College should be affordable and accessible for all students. Unfortunately, rising tuition rates are leaving too many middle-class families struggling to choose between their retirement and their children’s future or leaving students to fund their dream of going to college with student loans.

Our budget freezes tuition for the next two years, doing so responsibly by increasing funding for colleges and universities so that institutions can continue to provide students with quality education programs and services.

The budget proposal also puts money into financial aid programs so more students have the opportunity to get a college degree. We invest in educating our future workforce in high-demand areas in computer science, engineering, and cybersecurity. Many of these students will graduate ready to take on the 23,000 high-paying jobs in computer science that are currently open in Washington.

Mental Health

Will are investing $100 million to repair our broke mental health system. Our communities are safer and stronger when we make sure that our family, friends and neighbors are able to get the services they need when in crisis. New tools, like Joel’s Law, will help us help our family members who are in crisis. Funding for mental health intervention and treatment will give law enforcement, emergency responders and mental health service providers the tools needed to better address people who are experiencing a mental health crisis.

Everyone deserves dignity and respect, and unfortunately our current mental health system is leaving too many people with mental illnesses in prisons or emergency rooms because there is no room at our mental health facilities. By funding more beds in community mental health facilities and state hospitals, we can make sure that people are getting the treatment they need.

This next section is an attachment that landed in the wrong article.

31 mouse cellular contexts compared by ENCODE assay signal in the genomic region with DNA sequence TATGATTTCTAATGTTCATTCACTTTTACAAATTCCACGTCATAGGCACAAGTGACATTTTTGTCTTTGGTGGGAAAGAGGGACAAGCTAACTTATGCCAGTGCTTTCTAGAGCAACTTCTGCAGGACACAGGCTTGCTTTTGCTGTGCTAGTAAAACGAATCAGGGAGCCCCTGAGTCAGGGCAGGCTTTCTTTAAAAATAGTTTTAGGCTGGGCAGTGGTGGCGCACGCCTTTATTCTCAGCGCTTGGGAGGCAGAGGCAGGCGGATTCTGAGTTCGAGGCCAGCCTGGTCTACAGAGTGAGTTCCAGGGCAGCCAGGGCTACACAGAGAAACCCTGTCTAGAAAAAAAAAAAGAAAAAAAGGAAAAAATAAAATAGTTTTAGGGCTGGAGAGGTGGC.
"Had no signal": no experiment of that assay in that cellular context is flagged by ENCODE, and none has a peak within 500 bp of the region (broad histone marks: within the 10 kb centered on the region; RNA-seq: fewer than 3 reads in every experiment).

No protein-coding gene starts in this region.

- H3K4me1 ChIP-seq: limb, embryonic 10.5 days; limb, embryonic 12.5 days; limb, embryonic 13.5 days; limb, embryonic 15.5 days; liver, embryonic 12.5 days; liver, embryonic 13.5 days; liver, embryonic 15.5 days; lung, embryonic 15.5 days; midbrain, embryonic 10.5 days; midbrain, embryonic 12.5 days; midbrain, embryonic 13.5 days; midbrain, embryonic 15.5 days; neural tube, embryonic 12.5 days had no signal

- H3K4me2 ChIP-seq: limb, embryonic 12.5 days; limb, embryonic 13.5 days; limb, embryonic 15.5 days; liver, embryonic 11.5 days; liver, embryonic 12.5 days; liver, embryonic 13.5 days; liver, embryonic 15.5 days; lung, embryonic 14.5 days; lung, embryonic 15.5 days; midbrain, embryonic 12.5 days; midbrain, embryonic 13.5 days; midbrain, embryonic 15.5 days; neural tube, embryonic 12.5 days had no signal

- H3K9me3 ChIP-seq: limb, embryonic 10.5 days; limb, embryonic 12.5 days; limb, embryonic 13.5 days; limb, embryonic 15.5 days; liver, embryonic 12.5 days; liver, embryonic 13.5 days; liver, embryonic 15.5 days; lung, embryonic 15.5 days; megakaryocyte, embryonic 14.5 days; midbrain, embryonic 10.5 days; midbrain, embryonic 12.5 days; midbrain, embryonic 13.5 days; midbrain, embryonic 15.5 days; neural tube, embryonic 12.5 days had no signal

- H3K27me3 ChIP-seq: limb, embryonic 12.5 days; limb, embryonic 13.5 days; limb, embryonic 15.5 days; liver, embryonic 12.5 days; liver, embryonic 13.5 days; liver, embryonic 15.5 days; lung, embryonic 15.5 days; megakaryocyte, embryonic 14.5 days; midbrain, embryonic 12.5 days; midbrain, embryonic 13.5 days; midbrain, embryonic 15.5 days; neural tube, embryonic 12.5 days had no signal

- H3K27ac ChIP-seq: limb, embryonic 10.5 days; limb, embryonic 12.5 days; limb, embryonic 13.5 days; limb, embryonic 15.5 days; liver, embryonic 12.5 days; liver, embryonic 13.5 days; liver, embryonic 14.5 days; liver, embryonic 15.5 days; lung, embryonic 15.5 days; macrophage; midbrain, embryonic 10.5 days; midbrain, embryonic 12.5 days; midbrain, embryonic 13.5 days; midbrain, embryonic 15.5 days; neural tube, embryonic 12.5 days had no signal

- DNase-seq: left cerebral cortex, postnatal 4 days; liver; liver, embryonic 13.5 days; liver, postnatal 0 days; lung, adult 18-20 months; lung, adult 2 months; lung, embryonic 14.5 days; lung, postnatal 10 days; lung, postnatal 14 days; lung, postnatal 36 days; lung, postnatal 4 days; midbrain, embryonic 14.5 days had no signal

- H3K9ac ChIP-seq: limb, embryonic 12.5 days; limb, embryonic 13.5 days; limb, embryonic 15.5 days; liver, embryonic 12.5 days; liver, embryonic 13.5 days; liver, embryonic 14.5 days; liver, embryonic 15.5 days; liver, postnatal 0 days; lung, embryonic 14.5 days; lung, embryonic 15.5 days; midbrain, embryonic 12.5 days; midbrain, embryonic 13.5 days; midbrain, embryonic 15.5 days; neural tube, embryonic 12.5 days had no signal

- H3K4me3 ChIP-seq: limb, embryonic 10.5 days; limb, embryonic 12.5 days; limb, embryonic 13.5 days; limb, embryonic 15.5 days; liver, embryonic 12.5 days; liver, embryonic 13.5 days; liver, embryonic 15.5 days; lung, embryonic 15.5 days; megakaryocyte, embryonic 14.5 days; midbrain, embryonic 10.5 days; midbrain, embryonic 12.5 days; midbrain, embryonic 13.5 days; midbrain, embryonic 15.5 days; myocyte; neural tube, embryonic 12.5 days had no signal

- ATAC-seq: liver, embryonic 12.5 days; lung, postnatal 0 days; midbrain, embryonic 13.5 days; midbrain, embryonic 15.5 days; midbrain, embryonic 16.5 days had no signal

Repairing Our Safety Net

No matter how much money we invest in K-12 education, we all know that hungry children can’t learn and homeless children can’t do homework. Not only must we provide opportunity in the classroom, we must also every kid the best chance to take advantage of that opportunity.

I was deeply grieved by the huge cuts we were forced to make during the great recession.  We made cuts to programs that help children, families and seniors. Cuts to these programs not only hurt the people who depend on them, these cuts were detrimental to the economic and social well-being of our entire state.

Our budget restores funding to the State Food Assistance Program to help feed hungry kids, families and seniors. As more families struggle to put food on their plates, food banks have seen an increased demand. Our budget puts more state funds in to local food banks through the Emergency Food Assistance Program.

I hear all the time from hard-working moms and dads who are struggling to pay their bills each month.  By reinstating the child support pass through, many families will be able to get about $100 more per month in child support. We are also giving families who are working to get back on the path to success a little help by not taking away assistance immediately when their income goes up.

I know that by investing in our children, our families and our communities, we are creating a better Washington and an economy that works for everyone, not just the wealthy few.

Moving our state forward is a shared task. We need to work together to build an economy from the middle class out.